However, biodegradable may not always mean exactly what we expect. Indeed, European standards consider a material as biodegradable when 90 percent is broken down and the remaining 10 percent has no toxic effect. Decomposition, aerobic or anaerobic (with or without oxygen), carried out by micro-organisms, produces CO2, water, mineral salts and other substances, creating new biomass. Natural materials which have not been subjected to any chemical processing are considered as directly biodegradable.
The most preferable biodegradable materials must be fully compostable. What does that mean? To be compostable means that, once degraded, less than 10 percent of a material will remain in the form of small particles (these particles have to be less than 2mm in size). The decomposition process should not have any negative effects, and the end product of the decomposition, called compost, should not be toxic.
The end product of composting is called humus, and contains nutrients which are valuable to the soil. It is created in a relatively short space of time – between a few days and four months maximum. Now we’re talking! When we think “biodegradable”, we commonly are really imagining “compostable”. But that is not always the case, and without being educated, customers can easily be fooled.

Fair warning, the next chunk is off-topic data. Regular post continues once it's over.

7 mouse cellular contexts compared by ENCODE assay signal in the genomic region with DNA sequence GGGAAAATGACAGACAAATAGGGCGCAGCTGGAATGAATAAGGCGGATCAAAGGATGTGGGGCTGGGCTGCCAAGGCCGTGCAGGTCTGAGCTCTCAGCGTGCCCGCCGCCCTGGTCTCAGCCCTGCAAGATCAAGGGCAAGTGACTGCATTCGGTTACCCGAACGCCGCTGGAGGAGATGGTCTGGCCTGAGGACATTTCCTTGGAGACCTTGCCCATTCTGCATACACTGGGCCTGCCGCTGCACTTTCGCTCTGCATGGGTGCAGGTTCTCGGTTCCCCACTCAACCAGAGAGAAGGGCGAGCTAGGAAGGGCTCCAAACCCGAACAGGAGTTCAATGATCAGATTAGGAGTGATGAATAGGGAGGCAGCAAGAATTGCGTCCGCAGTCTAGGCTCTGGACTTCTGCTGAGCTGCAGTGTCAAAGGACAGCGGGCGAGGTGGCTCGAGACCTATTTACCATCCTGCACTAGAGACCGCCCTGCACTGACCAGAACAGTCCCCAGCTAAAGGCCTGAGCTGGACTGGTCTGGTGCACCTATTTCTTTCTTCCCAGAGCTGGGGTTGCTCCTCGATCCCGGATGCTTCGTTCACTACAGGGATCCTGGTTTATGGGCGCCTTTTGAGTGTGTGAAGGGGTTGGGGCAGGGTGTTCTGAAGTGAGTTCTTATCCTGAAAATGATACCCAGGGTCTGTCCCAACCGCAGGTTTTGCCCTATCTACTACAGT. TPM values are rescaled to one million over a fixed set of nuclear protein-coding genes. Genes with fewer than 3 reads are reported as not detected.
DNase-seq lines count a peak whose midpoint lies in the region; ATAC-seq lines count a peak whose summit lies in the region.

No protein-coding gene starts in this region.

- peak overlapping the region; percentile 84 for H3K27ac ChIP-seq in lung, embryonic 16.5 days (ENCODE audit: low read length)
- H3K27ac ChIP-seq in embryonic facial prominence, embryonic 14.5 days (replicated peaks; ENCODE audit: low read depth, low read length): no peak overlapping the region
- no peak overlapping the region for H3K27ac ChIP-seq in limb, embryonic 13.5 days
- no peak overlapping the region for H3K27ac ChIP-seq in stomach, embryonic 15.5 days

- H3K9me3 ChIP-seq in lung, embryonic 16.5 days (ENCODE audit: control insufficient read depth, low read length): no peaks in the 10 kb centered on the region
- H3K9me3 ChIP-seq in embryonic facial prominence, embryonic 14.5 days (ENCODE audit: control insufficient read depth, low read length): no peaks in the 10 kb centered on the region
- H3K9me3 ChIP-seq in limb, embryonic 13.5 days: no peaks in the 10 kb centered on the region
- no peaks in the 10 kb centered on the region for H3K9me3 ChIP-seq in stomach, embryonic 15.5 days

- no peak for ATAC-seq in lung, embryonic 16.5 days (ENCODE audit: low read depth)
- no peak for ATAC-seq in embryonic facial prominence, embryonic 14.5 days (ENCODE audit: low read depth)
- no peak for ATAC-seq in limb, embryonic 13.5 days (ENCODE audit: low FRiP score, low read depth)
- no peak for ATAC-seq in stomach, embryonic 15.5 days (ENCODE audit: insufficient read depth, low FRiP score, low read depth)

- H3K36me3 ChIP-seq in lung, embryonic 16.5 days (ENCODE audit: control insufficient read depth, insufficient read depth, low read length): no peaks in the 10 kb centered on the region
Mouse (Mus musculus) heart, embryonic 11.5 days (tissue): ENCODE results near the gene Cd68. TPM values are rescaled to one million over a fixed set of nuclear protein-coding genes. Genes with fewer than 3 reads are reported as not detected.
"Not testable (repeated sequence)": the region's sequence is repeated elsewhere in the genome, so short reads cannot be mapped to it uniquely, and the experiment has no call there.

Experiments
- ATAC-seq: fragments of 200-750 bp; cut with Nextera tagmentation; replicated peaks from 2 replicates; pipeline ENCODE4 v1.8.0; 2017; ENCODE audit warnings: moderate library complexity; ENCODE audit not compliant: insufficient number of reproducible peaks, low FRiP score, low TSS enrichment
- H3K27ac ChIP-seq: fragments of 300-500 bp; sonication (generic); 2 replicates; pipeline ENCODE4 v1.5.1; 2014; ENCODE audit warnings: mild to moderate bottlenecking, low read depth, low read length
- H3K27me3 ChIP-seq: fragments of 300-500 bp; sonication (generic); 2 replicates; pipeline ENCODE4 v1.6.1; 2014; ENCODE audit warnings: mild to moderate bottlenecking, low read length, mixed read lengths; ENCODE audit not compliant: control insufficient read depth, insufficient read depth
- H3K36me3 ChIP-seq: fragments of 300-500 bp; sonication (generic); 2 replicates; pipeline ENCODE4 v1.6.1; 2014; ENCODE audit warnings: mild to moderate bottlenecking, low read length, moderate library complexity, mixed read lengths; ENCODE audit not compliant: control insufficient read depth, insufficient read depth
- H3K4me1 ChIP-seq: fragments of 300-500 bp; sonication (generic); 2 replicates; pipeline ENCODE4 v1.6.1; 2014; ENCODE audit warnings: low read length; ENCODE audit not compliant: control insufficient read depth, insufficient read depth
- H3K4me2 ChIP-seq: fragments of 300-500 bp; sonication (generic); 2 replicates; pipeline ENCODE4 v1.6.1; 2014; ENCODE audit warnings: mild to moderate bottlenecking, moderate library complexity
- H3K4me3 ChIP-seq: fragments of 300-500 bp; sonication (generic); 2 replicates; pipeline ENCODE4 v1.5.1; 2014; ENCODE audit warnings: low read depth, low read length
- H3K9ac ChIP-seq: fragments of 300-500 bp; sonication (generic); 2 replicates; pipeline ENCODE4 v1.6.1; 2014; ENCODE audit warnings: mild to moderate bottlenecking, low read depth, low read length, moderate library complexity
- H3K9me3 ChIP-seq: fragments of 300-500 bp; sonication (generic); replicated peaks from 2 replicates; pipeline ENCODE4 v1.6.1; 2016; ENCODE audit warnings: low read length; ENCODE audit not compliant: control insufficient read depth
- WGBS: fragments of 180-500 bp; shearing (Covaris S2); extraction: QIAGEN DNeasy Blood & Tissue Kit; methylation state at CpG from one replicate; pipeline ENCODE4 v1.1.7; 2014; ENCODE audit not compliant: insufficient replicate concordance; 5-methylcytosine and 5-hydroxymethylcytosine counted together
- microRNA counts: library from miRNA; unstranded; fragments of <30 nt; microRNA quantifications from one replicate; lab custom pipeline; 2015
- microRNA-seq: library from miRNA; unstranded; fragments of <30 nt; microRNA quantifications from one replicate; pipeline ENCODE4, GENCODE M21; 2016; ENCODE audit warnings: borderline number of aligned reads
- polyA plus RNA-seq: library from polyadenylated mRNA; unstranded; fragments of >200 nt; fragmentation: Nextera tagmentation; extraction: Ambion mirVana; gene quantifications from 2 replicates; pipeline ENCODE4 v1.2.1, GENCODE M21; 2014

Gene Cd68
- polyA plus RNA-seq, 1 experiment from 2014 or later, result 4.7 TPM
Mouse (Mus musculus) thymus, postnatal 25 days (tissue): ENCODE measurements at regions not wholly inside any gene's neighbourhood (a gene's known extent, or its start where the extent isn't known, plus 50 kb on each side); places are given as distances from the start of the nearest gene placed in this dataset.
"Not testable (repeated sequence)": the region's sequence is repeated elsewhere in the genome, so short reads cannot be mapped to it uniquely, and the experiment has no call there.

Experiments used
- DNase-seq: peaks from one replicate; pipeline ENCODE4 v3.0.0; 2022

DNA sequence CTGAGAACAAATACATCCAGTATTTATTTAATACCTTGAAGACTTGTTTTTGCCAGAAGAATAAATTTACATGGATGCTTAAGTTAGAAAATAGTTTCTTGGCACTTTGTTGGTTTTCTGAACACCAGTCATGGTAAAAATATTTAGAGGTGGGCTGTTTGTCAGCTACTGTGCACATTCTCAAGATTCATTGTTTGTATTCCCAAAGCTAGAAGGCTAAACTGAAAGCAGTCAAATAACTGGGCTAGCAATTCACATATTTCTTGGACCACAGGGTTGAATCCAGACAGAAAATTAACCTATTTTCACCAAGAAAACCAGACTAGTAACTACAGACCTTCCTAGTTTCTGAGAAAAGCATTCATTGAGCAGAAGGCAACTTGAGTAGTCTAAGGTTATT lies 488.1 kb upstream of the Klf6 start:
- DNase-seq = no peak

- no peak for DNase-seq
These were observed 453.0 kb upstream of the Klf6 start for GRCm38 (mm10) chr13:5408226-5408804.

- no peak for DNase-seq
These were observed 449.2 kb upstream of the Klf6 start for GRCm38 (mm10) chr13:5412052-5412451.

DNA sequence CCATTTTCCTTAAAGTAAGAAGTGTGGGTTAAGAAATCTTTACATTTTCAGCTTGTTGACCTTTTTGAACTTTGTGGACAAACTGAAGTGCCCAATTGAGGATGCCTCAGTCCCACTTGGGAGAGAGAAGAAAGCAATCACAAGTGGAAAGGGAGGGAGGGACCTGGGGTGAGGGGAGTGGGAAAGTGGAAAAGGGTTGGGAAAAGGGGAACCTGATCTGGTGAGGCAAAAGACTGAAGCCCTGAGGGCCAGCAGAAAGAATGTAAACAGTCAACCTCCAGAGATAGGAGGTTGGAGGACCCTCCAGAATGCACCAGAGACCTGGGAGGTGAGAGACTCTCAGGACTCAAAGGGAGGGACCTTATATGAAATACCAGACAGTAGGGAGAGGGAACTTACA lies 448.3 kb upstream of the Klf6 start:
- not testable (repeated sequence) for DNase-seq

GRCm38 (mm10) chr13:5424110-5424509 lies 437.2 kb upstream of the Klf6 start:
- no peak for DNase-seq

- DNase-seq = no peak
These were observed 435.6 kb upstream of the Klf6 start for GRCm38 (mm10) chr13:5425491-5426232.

Other categories surrounding the concept of biodegradability can be highly confusing, too, and also lead to incorrect conclusions: materials described as bio-fragmentable, fragmentable or oxo-fragmentable are in general mixtures of synthetic polymers (polyethylene type) with vegetable or mineral additives. The life end of these materials manifests itself through the bio-degradation of additives and by a (visible) physical degradation, but without a molecular disintegration of synthetic elements. These materials do not meet the requirements set by current European standards – despite the fact that their «fragmentable» properties appear to have a certain “green” ring to them...